Heartfelt, razor-sharp, and ready to go, Rilo Kiley’s debut self-titled LP reissue reminds us what they were all about.
Stream: ‘Rilo Kiley’ – Rilo Kiley
Rilo Kiley is one of those bands with a trademark — a brand of sensibility relentlessly modern and profound, with a touch of twee and a good dose of melancholy. Having disbanded in 2011, it consisted of Jenny Lewis, Blake Sennett, Pierre de Reeder, and Dave Rock, and with the latest reissue of debut LP Rilo Kiley, the band shows off their beginnings: where they are at their wriest and cheekiest, thumbing their noses at you without care. Lewis sings “And would you fuck me? / ‘Cause I’d fuck me” just as gracefully as she does “I still love you and always will.” And she means what she says.
Opening track “Frug” is ’60s pop culture wrapped up in feelings. Immaculately quirky and danceable, all claps, beats, and electric rhythms, “Frug” starts off with a handful of bright-eyed proclamations like “I can do the Frug / I can do the Robocop.” They then roll into personal admissions of “I can take my clothes off / I cannot fall in love,” a push-and-shove of delightful kitsch and sudden, naked expressions of vulnerabilities that underline the record. In “Papillon,” it’s surreal, absurdist lyrics that trade in for unexpected moments of sincerity, like “Gorillas are for eating / Don’t you know it’s true? / I fell in love with you.”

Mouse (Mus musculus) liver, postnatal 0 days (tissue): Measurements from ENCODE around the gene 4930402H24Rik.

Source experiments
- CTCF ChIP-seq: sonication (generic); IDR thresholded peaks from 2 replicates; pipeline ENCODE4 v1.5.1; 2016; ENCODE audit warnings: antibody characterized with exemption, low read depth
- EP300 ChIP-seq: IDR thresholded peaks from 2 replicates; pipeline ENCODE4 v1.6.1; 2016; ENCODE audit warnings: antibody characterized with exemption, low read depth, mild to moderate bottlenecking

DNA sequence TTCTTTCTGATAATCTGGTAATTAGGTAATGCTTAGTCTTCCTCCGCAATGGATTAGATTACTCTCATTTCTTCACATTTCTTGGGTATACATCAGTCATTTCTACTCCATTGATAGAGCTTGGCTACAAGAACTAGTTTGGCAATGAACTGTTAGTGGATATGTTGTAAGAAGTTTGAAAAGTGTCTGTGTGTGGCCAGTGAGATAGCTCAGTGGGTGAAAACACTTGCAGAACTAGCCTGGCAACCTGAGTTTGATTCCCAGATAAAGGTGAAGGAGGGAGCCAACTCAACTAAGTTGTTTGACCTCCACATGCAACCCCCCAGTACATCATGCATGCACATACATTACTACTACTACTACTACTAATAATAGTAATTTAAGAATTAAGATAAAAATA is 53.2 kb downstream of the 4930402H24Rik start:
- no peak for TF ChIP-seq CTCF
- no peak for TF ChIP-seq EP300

In “Glendora,” it’s “Another year, I need a sundae / I’m just your side bet.” There is a sense that everything from gorillas to sundaes, at the end of the day, regresses to the most basic of human needs: love. And sometimes Rilo Kiley cushions the blow of it, makes a show of shrugging their shoulders at it. The clear-eyed, defiant slogans of youth they hurl at us like “I’ll never fall in love” inevitably reminds me of Snail Mail’s “I’ll never love anyone else” (“Pristine”) or Diet Cig’s “And I / will never barbecue again” (“Sixteen”). It’s a scrappiness that we continue to see in the underground indie scene today, and it’s a part of the legacy Rilo Kiley left behind.
And I can watch TV
I can shuffle off to Buffalo
I can do a backbend
I will not call you back
Rilo Kiley was first self-released by the band in 1999, prior to their signing with Barsuk Records. It was later reissued as The Initial Friend EP in 2001 with a slightly different track listing. The record’s genre, which is hard to pin down, is a kind of pop-punk that stretches itself all the way to rock, folk, country, and psychedelic influences. Third track “Always” opens with a new wave kind of electronic bassline, while tender, wistful synths drift into the intros of “Papillon” and “Sword.”
Memorably, Sennett-led “Asshole” opens with a soundscape of vocal distortions, warped audio bits sprouting out here and there. They are scattered across the rest of the track, along with fragments of monologue like “Can’t get it out of my head…” and “Why do I do it?” They float around the song mystically against chilled, psychedelic guitar swirls, and eventually land fittingly on the line “You know I’d go to fucking hell for you.”
“Frug” -Rilo Kiley